Best Practices in Blogging: How to Maintain a Good Blog
Hello from BlogHer Food '09 in San Francisco, where today I will moderate a session about best practices in blogging, especially food blogging but with general application for blogs on other topics (What? People blog about more than food? How cute is that?)
Our topic is in the Vocation Track, "How Blogging Best Practices Apply, No Matter Your Blogging Niche". We've got a panel of diverse speakers, each a successful blogger in her own right, each representing a particular niche or community within the larger food blog world. Let me introduce them!
NOTE: This session is being live blogged, once the session is live (9:45am PST, Saturday, September 26).
Meet Michelle Lentz the 'Wine-Girl' at My Wine Education, who'll tackle the first-things-first topic of finding and speaking with your own voice. Michelle represents the 'non recipe' contingent of food blogging. She's also the one 'local blogger' on the panel, since her blog focuses on wine news and events in her hometown of Cincinatti.
Meet Elana Amsterdam of Elana's Pantry who will share ideas about the best practices for formatting a blog. Elana represents the gluten-free blogging community and blogs about organic food and natural homemade household products. She's also the author of the brand-new cookbook, The Gluten-Free Almond Flour Cookbook.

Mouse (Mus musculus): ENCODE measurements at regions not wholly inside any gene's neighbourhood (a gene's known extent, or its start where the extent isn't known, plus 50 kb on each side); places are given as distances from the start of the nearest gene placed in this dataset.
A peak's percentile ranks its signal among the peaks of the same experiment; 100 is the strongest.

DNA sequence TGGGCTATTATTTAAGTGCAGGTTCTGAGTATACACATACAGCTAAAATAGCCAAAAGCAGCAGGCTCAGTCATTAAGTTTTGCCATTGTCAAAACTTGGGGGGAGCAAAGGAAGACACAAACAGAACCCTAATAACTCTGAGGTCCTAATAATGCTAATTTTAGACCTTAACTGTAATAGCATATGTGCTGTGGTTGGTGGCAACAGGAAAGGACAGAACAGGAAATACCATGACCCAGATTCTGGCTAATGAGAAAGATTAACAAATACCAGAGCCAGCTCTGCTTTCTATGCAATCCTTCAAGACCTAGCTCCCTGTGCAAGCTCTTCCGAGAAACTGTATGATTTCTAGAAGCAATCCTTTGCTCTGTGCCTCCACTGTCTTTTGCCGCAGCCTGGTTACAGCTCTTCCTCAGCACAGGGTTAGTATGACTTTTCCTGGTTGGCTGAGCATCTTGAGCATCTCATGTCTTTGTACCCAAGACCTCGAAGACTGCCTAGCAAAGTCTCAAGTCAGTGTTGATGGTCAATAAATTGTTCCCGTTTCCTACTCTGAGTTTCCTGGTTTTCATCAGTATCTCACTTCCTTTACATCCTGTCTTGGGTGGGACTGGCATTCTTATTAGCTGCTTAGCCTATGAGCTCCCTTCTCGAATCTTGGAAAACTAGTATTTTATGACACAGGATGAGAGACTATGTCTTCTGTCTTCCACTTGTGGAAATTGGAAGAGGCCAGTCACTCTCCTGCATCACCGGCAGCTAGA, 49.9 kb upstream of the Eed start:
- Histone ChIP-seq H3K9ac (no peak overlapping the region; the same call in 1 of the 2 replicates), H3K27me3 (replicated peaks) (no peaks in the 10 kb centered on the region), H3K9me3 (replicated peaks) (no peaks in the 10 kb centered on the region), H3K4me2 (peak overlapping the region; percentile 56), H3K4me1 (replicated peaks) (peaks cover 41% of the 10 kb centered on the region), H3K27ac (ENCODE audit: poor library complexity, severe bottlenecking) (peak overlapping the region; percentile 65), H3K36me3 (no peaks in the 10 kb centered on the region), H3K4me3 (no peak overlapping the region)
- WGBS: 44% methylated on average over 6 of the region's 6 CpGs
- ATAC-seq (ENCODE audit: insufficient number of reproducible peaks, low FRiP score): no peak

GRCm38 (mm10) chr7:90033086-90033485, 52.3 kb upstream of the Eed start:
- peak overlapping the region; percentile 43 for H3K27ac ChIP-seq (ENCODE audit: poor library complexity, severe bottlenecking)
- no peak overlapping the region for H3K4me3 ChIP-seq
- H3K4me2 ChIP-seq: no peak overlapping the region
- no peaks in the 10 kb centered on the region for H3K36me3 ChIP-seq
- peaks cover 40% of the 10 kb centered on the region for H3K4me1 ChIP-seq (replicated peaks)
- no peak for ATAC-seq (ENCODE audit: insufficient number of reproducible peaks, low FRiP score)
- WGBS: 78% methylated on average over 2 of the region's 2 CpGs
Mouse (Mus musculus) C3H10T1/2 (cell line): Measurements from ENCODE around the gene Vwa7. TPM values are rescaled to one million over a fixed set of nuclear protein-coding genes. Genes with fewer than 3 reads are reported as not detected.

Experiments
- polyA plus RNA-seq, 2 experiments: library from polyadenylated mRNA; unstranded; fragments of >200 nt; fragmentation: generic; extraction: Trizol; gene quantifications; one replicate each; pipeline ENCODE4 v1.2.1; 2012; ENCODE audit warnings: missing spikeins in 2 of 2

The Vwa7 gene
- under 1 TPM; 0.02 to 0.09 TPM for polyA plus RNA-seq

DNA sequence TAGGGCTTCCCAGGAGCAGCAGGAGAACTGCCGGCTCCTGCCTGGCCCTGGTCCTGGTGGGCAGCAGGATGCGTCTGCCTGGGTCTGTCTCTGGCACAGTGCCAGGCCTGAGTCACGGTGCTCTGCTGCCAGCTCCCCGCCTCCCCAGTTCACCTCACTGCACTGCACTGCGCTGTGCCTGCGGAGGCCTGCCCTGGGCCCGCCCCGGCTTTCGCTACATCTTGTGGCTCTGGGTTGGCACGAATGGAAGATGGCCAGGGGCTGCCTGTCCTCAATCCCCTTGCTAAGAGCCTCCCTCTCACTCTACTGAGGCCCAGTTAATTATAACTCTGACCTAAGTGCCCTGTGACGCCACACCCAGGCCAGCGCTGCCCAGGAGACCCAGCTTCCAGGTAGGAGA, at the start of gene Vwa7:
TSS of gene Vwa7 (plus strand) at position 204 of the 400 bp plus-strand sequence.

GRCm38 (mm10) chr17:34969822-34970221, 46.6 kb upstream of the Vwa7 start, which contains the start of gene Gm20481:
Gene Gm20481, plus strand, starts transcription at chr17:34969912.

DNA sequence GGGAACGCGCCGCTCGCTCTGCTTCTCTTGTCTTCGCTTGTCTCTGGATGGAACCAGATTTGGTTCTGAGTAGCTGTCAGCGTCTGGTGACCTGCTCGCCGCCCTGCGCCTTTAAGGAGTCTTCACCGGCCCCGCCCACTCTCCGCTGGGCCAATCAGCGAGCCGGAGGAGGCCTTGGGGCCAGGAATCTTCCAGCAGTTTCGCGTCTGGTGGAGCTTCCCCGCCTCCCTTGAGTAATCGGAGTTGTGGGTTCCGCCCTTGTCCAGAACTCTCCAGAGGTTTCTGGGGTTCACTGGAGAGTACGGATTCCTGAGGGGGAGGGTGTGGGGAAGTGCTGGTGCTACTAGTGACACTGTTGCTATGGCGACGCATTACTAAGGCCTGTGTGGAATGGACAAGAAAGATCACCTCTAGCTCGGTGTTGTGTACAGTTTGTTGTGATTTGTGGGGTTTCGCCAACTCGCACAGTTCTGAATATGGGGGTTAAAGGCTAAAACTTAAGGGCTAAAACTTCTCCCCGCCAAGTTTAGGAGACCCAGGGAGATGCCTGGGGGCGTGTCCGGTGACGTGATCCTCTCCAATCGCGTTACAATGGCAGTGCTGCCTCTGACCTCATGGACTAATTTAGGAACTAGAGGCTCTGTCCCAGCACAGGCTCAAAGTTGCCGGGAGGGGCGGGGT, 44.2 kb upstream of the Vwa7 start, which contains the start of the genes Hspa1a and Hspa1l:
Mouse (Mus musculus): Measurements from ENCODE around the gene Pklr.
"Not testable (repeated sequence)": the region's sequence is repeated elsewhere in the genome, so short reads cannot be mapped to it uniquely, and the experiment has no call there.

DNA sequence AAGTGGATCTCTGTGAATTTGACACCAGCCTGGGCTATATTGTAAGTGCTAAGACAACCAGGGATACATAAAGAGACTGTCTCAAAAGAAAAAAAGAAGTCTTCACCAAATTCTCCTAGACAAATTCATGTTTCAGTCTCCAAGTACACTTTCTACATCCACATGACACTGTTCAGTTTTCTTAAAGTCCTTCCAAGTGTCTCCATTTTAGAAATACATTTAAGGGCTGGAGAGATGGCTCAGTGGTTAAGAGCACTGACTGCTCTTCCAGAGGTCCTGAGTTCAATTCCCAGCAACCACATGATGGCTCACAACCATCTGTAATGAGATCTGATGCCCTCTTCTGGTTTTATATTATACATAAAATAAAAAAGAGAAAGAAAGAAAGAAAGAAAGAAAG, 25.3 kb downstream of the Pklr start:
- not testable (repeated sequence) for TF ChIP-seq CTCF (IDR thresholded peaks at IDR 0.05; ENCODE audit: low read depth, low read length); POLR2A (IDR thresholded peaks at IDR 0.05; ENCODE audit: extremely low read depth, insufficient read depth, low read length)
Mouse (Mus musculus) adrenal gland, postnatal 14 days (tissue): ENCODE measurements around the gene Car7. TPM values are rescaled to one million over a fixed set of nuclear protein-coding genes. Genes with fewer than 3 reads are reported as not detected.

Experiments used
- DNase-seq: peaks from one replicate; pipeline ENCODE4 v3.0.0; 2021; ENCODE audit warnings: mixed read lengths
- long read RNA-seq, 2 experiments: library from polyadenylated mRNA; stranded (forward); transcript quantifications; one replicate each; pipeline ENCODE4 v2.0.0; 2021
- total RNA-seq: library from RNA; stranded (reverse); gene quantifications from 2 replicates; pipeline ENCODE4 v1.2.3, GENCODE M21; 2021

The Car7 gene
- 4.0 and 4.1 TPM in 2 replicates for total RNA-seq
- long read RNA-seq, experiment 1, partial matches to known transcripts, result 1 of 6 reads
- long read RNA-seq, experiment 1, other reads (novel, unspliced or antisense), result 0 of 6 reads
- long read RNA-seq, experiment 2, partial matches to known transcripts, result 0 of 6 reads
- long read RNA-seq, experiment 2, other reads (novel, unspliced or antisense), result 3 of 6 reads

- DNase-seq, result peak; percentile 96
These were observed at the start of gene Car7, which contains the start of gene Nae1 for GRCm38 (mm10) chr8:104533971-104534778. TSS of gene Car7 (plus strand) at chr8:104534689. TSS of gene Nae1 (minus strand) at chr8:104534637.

Meet Kalyn Denny of Kalyn's Kitchen and a fellow contributing editor for the Food & Drink topic here at BlogHer. Kalyn wil take on two topics near and dear to her blogging style, smart SEO tactics and what she calls Link Love.
Meet Lauren Ulm aka "Lolo" of VeganYumYum and also author of another just-released cookbook, Vegan Yum Yum: Decadent (But Doable) Animal-Free Recipes for Entertaining and Everyday. Lauren's known for her creative photography and while there is a Visual Track at BlogHer Food '09, Lauren will kick off with some start-up ideas about photography for food blogs and then discuss best practices in recipe development.
And then there is me, the moderator of today's session, Alanna Kellogg, the second-generation food writer at Kitchen Parade and the veggie evangelist at A Veggie Venture, the food blog about vegetables. It's my job to make sure we stay on track topic-wise and time-wise -- and that participants, both in person and online, come away with lots of ideas to bump their blogs up a notch or two.
So You've Got a Blog. Now How Do You Maintain It?
NOTE For time reasons, this topic is not scheduled for today's panel but is one of the very most important best blogging practices.
Read Like a Subscriber
- Subscribe to your own posts in e-mail
- Follow your own RSS feeds (all of them) in Google Reader, Bloglines, My Yahoo, etc
- How friendly is, “If you are reading this other than in a feed reader, the site you are visiting is guilty of plagiarism and violating my copyrights."
Drop In Like a Search Visitor
- Every landing page is your ‘front door’ - how do you look?
- Optimize the best (not necessarily the highest) search landing pages with calls to action, better photos, tighter writing, recipe improvements, more links to related pages